What software should I use for my philosophy project?
November 19, 2005 12:40 PM   Subscribe

I was recently hired as a work study at school to work on a project and I'm having some trouble deciding how to organize the information...

I'm working for the Philosophy department at my school. The project I came up with was compiling philosophy-related media into a central database... for instance, I'd watch a film one of the professors wanted to use, summarize and annotate it for relevance to philosophy, remark on the philosophical questions raised, etc, and post it on the site for the other instructors to use.

The site at this current stage is just going to be an internal thing for the faculty to be able to look at, and basically a tool to augment lesson plans--I would want an instructor who wanted to do a unit on empiricism, for example, to be able to go to the "empiricism" category and see a list of books, films, articles, websites, etc. that deal with the topic in some way or another.

What's a good piece of software that I can use for this project? Ideally it would be simple; the only thing I REALLY want is the ability to arrange things by category (possibly with tagging capabilities.) Allowing for multiple users would be really nice but isn't strictly necessary. Free or low-cost stuff only, please; I don't have a budget, as it's a small department.

I was thinking wiki format would work well (would allow faculty to add information on their own, pretty easy to edit stuff), but I'm not too familiar with the various wikis outside of MediaWiki (which seems too large and complicated for a small project such as this, though I could be wrong) but if anyone knows of anything better, I'm open to any suggestions.

(Also, cheating a little here with two questions, but if anyone has any philosophy-related resources that they really like--blogs, films, books, articles, television shows, radio shows/podcasts, music, whatever--and think are worth including in a project such as this, I'm open to those too, but I'm more interested in the answer to the software q.)

Please let me know if I need to clarify anything here. Thanks!
posted by Kosh to Education (8 answers total)
How about throwing the data into rows of an Excel spreadsheet and then put it on your intranet as a downloadable file?

Users who don't have Excel could download the free Excel reader,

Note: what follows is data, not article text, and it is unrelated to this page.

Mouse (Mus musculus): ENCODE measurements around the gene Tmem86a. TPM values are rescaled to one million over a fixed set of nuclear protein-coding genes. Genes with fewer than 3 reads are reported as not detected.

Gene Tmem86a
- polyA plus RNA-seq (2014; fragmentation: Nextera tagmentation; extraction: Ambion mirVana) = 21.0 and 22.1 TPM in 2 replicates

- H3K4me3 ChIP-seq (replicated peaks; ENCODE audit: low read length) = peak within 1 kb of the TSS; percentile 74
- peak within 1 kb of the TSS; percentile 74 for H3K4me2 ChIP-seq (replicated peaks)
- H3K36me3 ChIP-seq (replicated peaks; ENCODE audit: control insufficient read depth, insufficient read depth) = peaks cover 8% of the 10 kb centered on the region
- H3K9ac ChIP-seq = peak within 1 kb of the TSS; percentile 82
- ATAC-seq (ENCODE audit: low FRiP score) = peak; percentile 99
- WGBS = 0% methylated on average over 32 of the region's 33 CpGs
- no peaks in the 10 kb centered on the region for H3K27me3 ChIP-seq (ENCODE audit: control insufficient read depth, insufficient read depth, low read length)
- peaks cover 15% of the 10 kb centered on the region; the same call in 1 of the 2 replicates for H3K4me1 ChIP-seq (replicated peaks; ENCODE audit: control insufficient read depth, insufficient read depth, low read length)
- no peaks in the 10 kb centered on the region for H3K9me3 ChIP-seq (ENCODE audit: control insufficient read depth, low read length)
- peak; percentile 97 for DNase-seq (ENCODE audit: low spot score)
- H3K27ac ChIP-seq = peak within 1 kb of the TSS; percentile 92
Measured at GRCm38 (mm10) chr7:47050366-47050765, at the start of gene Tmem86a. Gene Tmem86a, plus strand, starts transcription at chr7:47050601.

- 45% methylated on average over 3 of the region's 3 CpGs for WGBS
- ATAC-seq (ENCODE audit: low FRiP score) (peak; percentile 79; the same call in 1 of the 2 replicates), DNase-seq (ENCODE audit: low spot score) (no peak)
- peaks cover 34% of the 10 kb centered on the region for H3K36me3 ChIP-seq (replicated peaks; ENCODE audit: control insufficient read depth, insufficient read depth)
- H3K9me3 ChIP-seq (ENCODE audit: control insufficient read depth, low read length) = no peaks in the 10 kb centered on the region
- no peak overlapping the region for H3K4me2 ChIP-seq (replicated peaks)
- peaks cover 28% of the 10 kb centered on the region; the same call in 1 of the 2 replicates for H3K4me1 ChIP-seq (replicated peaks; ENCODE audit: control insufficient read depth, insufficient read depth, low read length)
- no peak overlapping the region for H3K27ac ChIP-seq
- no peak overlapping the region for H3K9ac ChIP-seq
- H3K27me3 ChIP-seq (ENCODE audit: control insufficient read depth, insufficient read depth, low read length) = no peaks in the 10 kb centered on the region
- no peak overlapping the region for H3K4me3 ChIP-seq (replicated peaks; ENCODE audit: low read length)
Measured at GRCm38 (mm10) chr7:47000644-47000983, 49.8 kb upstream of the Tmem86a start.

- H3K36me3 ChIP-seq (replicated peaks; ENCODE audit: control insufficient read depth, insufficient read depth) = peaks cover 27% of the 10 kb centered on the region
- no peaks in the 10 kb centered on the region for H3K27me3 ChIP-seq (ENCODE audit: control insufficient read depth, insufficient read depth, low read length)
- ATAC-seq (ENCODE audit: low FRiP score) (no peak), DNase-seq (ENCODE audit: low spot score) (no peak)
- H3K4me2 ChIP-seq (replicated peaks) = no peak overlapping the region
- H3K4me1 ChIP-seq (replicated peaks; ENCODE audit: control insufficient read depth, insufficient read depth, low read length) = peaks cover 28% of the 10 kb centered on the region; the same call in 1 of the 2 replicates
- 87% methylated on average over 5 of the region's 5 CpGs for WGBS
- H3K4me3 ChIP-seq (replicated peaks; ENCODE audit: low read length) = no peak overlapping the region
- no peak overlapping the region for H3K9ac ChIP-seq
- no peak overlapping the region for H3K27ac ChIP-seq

posted by ZenMasterThis at 1:11 PM on November 19, 2005

Someone posted this php script on another question (sorry I can't remember whom) and it looks like it might work.


You could break the files up into folders depending on category and the put descriptions on each.
posted by meta87 at 1:28 PM on November 19, 2005

If you're on the Mac platform, sounds like DevonThink could do everything you need it to. Not free, but definitely cheap ($75) considering the features. I use it for all my research.
posted by strangeleftydoublethink at 1:40 PM on November 19, 2005

I'm in the process of writing a web application that does this kind of thing. I've kind of got this deadline to have it out and open-sourced before 2006, but I've got to clean the code up significantly first.
posted by singingfish at 1:44 PM on November 19, 2005

The Scout Portal Toolkit might be useful. It's web-based (PHP/MySQL), but the last time I installed it it was fairly easy to set up for a web application.
posted by IshmaelGraves at 1:57 PM on November 19, 2005

WordPress? (Making this thread #287 in which I recommend WP.)

You could create a new "post" for every item you catalog and include links to internal docs or external websites, descriptions and questions; then file it under a technically umlimited number of categories. It also allows for different user accounts and commenting by default, and there are a million plugins and readymade layouts out there, some of which add tag support.

It's a breeze to install and I found it very easy to get the hang of. Screenshots here.
posted by mumble at 3:24 PM on November 19, 2005

Part of the answer depends on how and where the shared data files are going to be located - on a LAN, on the internets, etc.

For the latter, consider pbWiki as at least a starting point.

One of the most important considerations is time. A quick start is often a significant advantage.
posted by megatherium at 5:51 AM on November 20, 2005

If the spreadsheet approach appeals to you for some reason, you might check out this open source web spreadsheet from the creator of VisiCalc: http://danbricklin.com/log/2005_11_09.htm#wikicalc

Oh, as for mediawiki. It's really pretty simple to get started with.
posted by Good Brain at 11:36 AM on November 20, 2005

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